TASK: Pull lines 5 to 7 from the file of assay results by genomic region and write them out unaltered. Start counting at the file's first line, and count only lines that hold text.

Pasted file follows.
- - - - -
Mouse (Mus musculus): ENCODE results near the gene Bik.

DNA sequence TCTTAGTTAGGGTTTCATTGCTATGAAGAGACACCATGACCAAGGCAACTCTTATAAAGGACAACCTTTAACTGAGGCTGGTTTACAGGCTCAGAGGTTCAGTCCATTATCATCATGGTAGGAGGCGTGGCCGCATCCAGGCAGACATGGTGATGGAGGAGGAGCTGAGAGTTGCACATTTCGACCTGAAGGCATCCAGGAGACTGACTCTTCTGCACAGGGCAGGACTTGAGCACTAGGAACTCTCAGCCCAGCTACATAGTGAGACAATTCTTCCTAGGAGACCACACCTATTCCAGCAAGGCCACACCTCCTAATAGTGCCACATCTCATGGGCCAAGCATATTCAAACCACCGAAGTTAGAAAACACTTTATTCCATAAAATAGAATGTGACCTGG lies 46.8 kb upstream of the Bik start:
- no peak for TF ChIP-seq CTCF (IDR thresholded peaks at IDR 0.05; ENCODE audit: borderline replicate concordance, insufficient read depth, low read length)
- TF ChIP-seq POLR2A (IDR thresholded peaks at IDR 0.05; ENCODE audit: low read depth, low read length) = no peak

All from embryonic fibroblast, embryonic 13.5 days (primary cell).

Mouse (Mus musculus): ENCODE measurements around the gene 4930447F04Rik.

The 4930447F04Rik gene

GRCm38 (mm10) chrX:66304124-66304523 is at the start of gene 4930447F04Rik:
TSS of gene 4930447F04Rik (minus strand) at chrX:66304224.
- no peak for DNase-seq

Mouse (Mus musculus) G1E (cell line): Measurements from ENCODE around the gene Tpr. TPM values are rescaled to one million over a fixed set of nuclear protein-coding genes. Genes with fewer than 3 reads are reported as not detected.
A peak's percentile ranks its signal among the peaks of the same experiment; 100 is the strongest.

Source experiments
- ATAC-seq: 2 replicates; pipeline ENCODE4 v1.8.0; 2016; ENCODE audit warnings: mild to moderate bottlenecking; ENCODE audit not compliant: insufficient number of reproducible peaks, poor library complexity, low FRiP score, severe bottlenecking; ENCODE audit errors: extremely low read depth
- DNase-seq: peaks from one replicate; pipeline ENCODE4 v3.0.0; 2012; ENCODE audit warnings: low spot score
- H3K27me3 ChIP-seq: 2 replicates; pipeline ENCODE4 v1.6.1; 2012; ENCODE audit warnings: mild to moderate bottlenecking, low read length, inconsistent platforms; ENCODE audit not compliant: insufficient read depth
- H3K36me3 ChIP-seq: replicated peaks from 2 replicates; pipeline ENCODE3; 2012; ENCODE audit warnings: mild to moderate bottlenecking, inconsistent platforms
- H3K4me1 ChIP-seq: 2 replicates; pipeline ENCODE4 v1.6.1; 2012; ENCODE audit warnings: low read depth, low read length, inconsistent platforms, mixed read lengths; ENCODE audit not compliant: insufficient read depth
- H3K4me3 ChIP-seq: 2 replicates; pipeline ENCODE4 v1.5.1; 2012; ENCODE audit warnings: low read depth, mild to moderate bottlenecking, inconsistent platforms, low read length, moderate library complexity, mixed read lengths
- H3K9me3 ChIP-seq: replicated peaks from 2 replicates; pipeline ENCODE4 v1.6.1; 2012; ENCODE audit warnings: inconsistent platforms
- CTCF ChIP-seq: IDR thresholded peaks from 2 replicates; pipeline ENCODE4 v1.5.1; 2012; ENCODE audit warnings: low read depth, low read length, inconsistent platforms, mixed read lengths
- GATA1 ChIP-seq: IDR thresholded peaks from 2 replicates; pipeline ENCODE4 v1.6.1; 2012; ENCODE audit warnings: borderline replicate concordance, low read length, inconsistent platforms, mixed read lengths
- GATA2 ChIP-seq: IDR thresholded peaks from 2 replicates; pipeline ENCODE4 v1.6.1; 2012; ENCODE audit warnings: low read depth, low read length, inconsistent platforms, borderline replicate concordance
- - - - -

All from embryonic fibroblast, embryonic 13.5 days (primary cell).

Mouse (Mus musculus): ENCODE measurements around the gene 4930447F04Rik.

The 4930447F04Rik gene